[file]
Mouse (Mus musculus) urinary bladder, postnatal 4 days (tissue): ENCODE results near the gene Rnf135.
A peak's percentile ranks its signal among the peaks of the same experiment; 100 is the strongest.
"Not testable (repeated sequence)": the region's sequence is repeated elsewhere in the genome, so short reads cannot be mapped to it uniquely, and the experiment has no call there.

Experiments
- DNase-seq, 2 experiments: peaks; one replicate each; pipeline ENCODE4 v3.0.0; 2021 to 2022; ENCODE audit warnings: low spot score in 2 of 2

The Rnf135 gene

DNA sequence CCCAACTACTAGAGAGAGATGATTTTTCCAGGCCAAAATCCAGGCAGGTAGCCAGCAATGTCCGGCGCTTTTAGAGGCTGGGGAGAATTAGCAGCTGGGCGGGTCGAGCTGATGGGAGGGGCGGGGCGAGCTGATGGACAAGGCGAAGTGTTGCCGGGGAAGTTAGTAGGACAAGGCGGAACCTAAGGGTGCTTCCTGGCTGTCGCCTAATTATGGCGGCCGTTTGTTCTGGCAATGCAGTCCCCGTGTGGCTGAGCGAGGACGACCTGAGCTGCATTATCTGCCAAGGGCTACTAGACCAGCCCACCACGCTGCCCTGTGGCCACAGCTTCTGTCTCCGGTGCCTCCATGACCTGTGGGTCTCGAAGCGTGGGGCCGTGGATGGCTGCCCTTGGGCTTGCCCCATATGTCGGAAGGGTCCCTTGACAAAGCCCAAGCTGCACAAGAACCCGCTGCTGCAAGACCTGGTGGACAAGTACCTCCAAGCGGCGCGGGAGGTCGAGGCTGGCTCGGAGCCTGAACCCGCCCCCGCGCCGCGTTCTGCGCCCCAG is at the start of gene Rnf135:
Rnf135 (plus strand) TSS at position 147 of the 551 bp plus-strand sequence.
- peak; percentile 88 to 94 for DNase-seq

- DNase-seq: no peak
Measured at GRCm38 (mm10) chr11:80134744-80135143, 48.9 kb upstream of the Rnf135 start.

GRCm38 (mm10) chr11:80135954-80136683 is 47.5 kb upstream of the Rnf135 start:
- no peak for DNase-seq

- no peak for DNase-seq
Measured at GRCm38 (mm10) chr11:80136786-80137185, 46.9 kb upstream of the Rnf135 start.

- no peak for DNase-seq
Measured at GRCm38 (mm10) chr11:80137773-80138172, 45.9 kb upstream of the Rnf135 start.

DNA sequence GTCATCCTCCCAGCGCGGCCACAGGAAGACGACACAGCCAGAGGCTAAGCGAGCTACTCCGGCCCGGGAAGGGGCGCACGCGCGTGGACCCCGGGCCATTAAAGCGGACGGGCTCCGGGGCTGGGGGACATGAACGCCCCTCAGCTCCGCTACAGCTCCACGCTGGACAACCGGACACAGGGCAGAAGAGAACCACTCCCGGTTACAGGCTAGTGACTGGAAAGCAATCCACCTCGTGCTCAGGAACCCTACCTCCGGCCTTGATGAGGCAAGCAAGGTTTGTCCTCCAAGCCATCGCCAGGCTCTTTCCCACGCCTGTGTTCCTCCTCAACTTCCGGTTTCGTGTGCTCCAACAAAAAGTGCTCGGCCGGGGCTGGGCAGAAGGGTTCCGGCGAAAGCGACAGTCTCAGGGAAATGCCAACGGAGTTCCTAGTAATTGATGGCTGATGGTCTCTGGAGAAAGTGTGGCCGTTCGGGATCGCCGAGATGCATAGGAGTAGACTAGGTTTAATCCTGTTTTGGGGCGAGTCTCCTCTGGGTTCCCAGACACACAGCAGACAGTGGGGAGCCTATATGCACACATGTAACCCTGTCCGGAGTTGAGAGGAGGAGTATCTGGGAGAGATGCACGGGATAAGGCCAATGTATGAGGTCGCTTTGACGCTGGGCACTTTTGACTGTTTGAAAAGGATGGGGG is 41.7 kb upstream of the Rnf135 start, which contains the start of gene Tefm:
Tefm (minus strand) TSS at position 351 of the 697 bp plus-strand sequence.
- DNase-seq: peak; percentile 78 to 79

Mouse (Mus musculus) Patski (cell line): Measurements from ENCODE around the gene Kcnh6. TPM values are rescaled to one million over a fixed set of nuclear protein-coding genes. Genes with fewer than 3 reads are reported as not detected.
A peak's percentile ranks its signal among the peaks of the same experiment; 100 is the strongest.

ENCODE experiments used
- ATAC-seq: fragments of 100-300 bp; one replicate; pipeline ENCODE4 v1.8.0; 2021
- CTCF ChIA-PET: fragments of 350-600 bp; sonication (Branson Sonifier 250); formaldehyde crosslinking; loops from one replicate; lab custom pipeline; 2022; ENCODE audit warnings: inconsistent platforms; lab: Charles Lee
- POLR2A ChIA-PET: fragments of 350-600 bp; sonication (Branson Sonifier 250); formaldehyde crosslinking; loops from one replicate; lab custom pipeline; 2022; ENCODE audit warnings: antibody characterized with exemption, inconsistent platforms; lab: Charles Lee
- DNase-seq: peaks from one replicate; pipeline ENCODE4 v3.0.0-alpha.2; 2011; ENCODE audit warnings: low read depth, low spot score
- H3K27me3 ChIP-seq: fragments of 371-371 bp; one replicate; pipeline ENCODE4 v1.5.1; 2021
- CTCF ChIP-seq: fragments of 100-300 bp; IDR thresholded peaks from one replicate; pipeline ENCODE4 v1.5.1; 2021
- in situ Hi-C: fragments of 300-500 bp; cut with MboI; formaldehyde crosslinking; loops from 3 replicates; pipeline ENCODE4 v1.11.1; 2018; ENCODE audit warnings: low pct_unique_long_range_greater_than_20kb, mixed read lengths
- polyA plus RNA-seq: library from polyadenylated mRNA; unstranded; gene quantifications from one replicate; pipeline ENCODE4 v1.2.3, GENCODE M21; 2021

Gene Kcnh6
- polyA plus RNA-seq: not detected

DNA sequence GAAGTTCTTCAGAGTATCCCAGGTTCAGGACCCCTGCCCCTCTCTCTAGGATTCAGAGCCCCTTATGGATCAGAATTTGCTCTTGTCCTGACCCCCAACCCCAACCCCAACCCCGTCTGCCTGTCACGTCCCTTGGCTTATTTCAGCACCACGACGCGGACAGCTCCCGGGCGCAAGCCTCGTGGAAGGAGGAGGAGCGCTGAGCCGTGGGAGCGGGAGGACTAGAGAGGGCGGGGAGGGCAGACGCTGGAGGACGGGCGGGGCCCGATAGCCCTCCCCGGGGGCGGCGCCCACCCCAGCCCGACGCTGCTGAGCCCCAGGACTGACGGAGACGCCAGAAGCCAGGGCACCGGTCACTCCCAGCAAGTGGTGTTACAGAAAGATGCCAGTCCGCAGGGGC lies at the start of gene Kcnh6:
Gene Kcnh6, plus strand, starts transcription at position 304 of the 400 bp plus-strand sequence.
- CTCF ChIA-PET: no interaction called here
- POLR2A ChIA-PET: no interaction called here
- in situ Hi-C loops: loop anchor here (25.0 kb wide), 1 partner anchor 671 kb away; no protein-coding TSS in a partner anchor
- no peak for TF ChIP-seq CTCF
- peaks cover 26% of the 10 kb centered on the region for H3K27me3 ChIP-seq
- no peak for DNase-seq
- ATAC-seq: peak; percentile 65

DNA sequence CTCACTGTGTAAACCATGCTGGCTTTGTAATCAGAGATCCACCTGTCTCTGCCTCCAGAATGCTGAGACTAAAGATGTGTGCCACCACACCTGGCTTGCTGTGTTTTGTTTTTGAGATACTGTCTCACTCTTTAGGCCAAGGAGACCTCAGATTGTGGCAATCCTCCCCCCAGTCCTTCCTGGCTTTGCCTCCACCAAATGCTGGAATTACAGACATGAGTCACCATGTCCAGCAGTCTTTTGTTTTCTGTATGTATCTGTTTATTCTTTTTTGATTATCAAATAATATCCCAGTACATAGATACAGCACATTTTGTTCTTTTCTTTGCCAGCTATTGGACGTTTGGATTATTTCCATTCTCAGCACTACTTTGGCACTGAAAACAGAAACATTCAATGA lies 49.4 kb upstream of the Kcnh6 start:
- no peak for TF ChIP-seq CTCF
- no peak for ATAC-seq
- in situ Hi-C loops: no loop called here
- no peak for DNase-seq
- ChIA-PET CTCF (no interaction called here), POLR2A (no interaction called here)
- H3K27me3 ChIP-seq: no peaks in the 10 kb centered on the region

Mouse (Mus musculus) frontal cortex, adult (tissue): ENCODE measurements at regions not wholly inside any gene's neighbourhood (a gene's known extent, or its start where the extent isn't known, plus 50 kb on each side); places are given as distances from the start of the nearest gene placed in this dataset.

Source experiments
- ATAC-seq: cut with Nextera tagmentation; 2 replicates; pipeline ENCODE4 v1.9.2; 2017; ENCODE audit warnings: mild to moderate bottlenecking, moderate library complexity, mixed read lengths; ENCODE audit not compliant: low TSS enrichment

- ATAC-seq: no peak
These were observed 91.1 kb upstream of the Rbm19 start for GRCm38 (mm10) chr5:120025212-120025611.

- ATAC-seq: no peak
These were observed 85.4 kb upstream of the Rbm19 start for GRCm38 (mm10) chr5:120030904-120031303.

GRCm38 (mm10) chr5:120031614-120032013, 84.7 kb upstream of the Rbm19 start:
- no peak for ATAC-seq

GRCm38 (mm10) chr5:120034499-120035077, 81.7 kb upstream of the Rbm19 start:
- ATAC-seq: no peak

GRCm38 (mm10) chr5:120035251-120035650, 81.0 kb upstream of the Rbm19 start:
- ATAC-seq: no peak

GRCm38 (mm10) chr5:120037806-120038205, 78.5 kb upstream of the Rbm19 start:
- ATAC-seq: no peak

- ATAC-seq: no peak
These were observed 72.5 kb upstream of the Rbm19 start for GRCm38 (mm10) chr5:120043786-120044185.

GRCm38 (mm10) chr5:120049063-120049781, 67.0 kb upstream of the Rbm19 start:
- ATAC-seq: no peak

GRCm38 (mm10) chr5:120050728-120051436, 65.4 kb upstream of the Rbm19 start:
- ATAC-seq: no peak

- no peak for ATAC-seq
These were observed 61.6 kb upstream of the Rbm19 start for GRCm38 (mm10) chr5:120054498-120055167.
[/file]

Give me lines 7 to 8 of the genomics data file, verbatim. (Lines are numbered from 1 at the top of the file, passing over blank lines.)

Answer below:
DNA sequence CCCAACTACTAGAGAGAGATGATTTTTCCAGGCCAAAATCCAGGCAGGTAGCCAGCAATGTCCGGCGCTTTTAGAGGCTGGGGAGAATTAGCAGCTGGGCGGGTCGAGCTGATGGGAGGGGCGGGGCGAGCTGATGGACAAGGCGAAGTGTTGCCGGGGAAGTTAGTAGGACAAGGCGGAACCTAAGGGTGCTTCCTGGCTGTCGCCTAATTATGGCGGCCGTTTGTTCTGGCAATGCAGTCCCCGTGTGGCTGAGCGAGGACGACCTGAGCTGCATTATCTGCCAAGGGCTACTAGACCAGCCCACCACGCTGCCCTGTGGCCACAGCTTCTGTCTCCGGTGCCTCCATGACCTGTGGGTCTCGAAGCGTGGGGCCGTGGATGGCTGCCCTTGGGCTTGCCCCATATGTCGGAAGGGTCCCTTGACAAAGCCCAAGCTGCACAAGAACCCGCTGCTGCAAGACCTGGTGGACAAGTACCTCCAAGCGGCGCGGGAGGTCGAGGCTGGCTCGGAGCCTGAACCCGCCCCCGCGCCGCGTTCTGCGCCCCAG is at the start of gene Rnf135:
Rnf135 (plus strand) TSS at position 147 of the 551 bp plus-strand sequence.